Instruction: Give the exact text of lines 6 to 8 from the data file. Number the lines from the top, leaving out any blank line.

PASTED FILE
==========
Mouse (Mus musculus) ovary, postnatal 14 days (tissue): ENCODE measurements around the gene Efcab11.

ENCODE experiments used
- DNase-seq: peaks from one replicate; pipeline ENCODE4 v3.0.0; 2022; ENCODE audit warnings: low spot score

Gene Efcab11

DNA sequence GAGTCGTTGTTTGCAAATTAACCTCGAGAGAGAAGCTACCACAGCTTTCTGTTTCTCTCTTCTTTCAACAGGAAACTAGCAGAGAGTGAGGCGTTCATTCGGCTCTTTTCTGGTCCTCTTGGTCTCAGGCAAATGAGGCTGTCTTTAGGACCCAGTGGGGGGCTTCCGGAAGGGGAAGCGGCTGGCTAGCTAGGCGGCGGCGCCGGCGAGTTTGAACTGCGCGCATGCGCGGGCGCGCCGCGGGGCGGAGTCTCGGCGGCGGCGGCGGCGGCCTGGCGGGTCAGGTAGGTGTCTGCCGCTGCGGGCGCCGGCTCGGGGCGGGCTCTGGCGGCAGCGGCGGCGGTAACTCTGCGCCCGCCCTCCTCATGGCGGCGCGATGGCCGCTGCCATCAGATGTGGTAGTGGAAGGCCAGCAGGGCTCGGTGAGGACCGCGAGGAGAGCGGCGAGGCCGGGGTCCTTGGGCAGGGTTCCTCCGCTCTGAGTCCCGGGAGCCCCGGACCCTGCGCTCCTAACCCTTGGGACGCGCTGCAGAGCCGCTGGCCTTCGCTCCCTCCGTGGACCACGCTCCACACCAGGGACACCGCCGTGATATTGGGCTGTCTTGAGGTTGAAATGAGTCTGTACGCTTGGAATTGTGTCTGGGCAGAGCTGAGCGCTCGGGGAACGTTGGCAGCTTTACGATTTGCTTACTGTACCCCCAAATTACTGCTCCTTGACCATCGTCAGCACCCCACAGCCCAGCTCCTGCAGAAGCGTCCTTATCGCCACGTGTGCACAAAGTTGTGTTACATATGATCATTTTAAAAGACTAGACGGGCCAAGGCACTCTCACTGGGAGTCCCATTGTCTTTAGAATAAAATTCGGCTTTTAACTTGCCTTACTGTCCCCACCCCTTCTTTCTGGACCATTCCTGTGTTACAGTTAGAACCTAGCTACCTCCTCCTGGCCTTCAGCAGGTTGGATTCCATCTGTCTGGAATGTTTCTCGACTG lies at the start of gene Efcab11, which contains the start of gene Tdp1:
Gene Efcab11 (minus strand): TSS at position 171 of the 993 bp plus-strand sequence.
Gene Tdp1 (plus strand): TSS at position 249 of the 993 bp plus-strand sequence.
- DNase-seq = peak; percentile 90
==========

Gene Efcab11 (minus strand): TSS at position 171 of the 993 bp plus-strand sequence.
Gene Tdp1 (plus strand): TSS at position 249 of the 993 bp plus-strand sequence.
- DNase-seq = peak; percentile 90